Here are some favorites I put together, of which ended up not getting used. For a couple of upcoming series on Healing Relationships and the Relentless, I tried to put some of my experiences into the artwork. I’ve never been married, but most of my healing in broken relationships has been in the restoration of the image of God in me. The more I see Jesus seeing me, somehow the more accepting I am of others. That love brings liberty, hence the Statue of Liberty. I liked the scaffolds because the healing isn’t a magic wand, but a process in community.
With Relentless, I got a picture of the Kingdom. Reigning doesn’t mean easiness or a pain-free life. Taking the idea of relentless, I don’t picture the Kingdom as a destination, but of reality which is on-going. Jesus reigns in the midst of suffering, and I believe we’re invited into that balance and find life.
Sadly, with the new shift of direction, I myself lost focus on the children. What seemed to matter most was Sundays with the adult church, and I just flat out lost track of the kids. My creating graphics for children’s ministry diminished. The new direction changed me.
I know La Viña has been a community with us for a while, but I never really interacted with them. While interning, I casually got to meet Pastor Carlos in person. Long story short, I was invited into their community. It started with an all night (and early morning) prayer time. They prayed together for their church, our church, and the community around us. What struck me right away was how they prayed for the whole church. They didn’t just pray from where they were, which would have been fine enough. They went into the sanctuary late at night and began praying over the seats. Around the same time it had been whispered that Lance was thinking about retiring, and I was asked to pray for our church and relay any leadings from the Lord. With La Viña that night, I was reminded that tucked away are flags for worship. They only get brought out during conferences. After finding them, I handed a few to the folks and they didn’t skip a heartbeat and went around waving over the sanctuary. I’m not an intercessor, but I believe God made me one that night. With the courage they had to wave the flags, I felt an unction to go pray over by where Bob Fulton sits in the mornings. I heard the Lord speak to not forget our past and where we come from. There’s been movement to make our own history, which is good, but our roots need to be remembered.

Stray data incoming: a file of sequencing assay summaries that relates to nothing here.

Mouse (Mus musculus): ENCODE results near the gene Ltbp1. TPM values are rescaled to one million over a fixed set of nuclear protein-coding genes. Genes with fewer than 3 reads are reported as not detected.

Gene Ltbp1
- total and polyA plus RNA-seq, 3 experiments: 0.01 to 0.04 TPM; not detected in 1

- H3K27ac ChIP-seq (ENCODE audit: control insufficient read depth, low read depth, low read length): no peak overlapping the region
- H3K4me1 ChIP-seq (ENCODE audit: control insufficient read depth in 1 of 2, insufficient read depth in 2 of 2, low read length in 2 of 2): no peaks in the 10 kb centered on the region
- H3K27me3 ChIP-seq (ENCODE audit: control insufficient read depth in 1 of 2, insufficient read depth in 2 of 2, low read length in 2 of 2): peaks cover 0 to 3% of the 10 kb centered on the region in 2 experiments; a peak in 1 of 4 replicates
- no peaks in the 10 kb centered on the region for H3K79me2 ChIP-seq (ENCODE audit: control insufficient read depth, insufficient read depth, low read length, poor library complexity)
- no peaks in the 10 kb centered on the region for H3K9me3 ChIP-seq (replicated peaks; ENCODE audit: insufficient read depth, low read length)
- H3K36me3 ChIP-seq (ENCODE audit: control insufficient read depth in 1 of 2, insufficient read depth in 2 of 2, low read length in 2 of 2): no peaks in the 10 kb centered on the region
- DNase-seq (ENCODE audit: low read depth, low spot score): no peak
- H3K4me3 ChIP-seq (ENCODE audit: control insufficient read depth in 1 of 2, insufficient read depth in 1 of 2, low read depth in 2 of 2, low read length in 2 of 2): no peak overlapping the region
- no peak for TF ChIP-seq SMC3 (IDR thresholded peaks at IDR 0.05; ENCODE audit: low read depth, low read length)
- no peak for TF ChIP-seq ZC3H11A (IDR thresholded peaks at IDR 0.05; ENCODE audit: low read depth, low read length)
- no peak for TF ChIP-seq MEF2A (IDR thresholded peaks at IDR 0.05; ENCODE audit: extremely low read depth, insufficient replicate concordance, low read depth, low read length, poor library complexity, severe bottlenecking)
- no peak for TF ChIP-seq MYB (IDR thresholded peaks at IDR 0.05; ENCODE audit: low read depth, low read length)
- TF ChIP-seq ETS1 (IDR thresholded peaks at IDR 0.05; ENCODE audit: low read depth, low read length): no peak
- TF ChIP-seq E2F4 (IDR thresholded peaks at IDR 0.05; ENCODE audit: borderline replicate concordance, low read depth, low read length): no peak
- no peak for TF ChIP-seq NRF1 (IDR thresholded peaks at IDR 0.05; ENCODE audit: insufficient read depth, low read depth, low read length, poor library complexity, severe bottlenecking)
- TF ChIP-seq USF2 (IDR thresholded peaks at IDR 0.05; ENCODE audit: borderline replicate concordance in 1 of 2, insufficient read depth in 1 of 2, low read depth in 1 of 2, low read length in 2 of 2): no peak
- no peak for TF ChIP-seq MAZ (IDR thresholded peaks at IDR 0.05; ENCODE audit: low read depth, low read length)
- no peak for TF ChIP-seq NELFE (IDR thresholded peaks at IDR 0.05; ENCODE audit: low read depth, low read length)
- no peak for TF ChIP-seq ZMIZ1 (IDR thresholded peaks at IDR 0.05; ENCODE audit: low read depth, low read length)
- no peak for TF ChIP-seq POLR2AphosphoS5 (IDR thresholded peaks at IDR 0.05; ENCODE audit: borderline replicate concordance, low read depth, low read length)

As with the changes, La Viña is now leaving our church and it’s been sad to see them going.